Holland mourns Nellie’s chef

Published 11:52 pm Friday, September 9, 2011

A well-known motorcycle in town stopped rolling on Sunday.

Members of the Holland community and a local motorcycle club are mourning George Saunders, who was one of the founding members of the Tiger Riders Motorcycle Club and a longtime employee at his mother’s restaurant. He died Sunday after longtime battles with a number of health problems.


“He was such a good guy,” said sister Carrie Wiggins. “He loved motorcycles. He would always put Taurus, his pit bull, on the front of the motorcycle. That’s how everybody sort of knew him. Before they could even see him, they would see a dog on a motorcycle riding down the highway.”

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Saunders and three other men started the Tiger Riders Motorcycle Club in 1980.

“We tried to contradict motorcycle club’s bad reputations,” said Max Jenkins, one of the other founding members. “We started our own club. He was a real good rider.”

The club has done a number of charity projects over the years, including collecting toys for children at the Genieve Shelter and doing other fundraisers for various causes.

“We’re trying to show that every guy that gets on a motorcycle is not an outlaw,” Jenkins said.

Most folks in the community knew him from working at his mother’s restaurant and gas station, Nellie’s Auto Luncheonette.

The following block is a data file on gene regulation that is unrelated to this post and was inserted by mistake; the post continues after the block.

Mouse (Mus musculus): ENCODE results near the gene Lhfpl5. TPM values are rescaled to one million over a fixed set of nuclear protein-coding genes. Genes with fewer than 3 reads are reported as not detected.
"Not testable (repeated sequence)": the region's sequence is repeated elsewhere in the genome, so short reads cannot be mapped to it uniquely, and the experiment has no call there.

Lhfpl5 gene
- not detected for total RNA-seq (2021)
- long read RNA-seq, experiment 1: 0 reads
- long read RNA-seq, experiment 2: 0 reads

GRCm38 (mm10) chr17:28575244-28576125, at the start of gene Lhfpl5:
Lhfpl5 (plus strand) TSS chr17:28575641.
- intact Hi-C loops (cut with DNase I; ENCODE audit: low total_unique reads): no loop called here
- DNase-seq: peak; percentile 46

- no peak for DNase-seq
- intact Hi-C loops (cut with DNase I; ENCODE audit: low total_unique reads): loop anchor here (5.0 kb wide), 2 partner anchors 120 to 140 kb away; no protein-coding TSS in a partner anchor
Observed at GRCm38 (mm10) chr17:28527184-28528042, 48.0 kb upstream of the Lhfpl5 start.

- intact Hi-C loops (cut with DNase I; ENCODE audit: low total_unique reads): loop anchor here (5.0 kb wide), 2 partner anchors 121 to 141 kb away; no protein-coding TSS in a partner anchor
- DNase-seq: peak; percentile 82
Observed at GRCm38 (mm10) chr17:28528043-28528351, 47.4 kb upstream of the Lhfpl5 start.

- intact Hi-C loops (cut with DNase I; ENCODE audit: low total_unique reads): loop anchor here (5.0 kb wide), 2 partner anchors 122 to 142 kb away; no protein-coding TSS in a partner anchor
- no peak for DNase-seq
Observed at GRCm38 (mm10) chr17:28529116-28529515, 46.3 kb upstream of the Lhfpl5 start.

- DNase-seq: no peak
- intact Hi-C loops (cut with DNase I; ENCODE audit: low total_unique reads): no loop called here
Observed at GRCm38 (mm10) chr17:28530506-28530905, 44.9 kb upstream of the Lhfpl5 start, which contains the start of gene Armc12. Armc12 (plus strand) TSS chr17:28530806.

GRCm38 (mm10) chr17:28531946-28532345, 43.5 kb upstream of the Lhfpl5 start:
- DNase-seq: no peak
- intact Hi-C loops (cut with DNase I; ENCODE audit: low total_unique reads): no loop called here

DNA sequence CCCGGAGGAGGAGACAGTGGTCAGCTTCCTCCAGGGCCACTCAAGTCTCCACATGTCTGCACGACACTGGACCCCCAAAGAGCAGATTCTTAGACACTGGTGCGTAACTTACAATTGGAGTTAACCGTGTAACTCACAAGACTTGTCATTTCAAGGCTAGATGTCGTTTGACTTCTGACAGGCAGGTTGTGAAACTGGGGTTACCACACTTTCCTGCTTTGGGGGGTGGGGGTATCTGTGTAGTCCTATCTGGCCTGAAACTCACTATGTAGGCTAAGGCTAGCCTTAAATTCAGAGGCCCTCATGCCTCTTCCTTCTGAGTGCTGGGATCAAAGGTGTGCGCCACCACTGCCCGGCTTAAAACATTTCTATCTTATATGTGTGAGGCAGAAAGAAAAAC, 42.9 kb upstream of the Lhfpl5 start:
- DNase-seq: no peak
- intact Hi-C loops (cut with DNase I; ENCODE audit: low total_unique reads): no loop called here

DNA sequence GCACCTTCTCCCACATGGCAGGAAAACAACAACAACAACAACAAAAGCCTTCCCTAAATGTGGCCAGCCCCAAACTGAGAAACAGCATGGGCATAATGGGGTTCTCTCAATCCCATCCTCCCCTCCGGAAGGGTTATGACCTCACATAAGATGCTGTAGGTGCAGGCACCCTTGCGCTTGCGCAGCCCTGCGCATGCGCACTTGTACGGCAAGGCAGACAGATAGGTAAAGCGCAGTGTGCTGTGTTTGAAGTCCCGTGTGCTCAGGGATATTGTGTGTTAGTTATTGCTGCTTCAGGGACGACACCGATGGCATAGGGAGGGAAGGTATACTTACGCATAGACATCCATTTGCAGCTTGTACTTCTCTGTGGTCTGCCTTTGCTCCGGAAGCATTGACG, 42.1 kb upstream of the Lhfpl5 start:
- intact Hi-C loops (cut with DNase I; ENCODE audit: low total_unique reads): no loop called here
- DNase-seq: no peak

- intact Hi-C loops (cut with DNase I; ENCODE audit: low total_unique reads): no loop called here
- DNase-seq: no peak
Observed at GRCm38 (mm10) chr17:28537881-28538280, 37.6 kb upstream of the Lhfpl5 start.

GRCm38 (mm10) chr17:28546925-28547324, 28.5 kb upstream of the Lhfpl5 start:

“He was the jack of all trades around there,” his nephew Daeman Odom said. “He was doing most of the cooking himself.”

Odom said his uncle also was the disc jockey at the store when it had a dance hall in it.

“He always used to help her in there,” Wiggins said. “He was her sidekick with cooking.”

Saunders’ specialties were fried chicken and the “big beef burgers” that he fixed for special customers.

Wiggins also said her brother always came to the rescue of friends and neighbors as a handyman and deliveryman.

“He loved to do all those kinds of handyman jobs,” she said. “If I got caught in snowstorms, hurricanes or whatever, he would find his way to me back here in the country and bring me anything from ice to water to food.”

Wiggins added that her brother’s legacy will be not allowing his health problems to stand in the way of what he wanted to do in life.

“It’s a wonderful rest for him,” she said. “I’m glad he’s not suffering anymore.”

A funeral service will be held at 11 a.m. today, Sept. 10, at Mt. Sinai Baptist Church. Interment will be at the church cemetery.